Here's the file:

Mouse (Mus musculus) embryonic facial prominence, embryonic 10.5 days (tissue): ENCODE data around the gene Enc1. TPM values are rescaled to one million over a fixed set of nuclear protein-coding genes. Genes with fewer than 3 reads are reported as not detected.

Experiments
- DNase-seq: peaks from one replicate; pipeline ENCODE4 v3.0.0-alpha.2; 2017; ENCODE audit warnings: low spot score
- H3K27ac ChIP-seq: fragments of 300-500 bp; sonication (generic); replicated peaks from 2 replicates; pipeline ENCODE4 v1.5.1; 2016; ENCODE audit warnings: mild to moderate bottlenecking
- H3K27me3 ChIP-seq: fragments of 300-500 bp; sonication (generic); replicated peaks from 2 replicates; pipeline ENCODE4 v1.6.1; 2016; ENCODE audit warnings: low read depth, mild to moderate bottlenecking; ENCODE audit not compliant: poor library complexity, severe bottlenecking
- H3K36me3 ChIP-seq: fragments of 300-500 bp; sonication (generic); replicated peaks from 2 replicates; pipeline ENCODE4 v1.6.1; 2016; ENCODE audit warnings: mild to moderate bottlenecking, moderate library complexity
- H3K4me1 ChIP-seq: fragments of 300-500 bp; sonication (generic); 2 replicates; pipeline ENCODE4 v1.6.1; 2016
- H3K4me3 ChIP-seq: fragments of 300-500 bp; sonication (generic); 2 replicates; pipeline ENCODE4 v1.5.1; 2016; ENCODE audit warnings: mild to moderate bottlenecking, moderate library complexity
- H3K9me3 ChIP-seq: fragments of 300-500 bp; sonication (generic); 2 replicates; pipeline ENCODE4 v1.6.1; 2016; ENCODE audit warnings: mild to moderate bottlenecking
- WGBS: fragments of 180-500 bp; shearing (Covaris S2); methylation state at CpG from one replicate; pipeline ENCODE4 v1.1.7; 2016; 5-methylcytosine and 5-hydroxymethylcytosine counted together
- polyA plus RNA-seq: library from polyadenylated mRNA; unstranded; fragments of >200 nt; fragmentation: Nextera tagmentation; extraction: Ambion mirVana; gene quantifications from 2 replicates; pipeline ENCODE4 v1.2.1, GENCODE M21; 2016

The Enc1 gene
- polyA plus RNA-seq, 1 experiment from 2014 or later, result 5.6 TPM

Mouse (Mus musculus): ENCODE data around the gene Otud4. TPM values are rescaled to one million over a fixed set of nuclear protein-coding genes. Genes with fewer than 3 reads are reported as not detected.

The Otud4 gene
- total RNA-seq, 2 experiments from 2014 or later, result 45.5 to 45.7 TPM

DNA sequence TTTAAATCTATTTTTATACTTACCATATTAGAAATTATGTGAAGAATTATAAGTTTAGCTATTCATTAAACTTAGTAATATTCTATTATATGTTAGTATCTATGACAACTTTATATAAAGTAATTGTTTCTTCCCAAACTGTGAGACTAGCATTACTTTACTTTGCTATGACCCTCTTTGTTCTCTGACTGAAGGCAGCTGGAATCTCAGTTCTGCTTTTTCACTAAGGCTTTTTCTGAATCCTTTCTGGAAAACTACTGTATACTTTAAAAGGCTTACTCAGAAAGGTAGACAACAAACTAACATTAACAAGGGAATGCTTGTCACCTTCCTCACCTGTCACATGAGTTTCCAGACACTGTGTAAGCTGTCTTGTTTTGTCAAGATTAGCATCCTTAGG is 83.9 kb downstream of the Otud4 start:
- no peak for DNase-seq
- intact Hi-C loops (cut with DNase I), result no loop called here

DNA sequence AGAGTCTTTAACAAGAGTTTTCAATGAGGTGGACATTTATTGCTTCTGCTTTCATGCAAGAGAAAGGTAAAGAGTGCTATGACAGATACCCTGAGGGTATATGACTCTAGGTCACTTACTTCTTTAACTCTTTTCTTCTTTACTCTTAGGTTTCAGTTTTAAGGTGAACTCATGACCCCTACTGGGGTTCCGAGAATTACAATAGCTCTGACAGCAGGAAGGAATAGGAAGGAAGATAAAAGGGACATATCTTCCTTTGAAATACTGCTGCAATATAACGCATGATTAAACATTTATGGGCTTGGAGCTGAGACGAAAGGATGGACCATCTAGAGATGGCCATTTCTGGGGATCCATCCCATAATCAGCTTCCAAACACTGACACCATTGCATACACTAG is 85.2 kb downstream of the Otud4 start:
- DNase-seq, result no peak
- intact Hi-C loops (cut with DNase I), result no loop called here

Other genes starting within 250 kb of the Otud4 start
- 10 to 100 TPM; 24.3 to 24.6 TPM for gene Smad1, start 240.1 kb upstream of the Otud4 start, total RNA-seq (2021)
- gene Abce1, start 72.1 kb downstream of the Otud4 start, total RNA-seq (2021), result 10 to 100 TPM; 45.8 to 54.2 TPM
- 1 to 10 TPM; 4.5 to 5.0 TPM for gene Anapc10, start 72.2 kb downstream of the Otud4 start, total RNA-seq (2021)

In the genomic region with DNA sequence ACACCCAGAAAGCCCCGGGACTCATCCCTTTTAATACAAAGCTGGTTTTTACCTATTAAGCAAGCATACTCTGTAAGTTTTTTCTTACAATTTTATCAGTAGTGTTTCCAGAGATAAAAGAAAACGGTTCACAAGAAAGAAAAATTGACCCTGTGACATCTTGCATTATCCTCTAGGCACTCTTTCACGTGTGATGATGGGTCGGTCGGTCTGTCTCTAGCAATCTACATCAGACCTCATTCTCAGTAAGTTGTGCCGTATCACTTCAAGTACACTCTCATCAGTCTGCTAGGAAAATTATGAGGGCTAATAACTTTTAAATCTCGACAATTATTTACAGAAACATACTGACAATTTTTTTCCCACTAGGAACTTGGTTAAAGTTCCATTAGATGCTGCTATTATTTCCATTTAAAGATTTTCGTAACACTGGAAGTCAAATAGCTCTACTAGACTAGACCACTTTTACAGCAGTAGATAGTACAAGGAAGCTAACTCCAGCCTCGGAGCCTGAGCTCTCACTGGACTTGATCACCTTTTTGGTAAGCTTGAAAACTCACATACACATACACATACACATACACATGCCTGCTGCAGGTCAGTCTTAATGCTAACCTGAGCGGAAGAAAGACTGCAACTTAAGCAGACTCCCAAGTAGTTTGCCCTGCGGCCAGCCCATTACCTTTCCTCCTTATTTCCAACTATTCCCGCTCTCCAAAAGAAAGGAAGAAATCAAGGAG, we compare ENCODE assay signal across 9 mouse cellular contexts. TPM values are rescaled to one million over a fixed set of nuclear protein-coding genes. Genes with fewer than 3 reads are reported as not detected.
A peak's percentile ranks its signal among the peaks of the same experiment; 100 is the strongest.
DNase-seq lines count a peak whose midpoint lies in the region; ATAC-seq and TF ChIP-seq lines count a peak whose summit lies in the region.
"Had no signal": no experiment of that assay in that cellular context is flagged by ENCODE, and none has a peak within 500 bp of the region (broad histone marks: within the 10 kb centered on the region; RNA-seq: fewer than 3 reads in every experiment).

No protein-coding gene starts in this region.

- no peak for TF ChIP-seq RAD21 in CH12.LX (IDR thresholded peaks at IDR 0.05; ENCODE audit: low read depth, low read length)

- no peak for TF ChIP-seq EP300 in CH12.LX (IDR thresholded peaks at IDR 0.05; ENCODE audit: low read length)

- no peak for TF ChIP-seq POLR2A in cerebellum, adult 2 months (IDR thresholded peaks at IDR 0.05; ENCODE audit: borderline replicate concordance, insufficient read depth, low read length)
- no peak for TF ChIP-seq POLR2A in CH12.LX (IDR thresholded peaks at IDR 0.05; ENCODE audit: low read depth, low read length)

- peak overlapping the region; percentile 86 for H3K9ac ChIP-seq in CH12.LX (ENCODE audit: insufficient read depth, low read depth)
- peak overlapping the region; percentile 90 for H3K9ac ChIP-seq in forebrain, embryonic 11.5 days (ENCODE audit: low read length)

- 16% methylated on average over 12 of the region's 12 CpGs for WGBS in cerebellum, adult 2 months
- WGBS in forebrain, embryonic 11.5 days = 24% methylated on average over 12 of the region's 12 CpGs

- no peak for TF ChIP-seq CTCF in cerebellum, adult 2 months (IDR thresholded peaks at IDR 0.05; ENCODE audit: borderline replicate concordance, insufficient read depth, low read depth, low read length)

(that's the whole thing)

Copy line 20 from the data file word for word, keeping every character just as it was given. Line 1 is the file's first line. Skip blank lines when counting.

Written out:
DNA sequence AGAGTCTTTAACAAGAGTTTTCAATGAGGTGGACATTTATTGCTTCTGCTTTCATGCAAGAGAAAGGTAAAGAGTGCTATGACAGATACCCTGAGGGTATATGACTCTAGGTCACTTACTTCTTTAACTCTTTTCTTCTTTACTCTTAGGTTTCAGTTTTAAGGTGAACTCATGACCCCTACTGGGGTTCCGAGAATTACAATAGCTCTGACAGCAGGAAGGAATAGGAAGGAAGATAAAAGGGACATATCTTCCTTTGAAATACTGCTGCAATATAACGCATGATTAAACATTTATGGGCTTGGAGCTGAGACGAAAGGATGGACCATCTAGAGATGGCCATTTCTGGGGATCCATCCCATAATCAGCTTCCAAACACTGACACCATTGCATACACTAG is 85.2 kb downstream of the Otud4 start: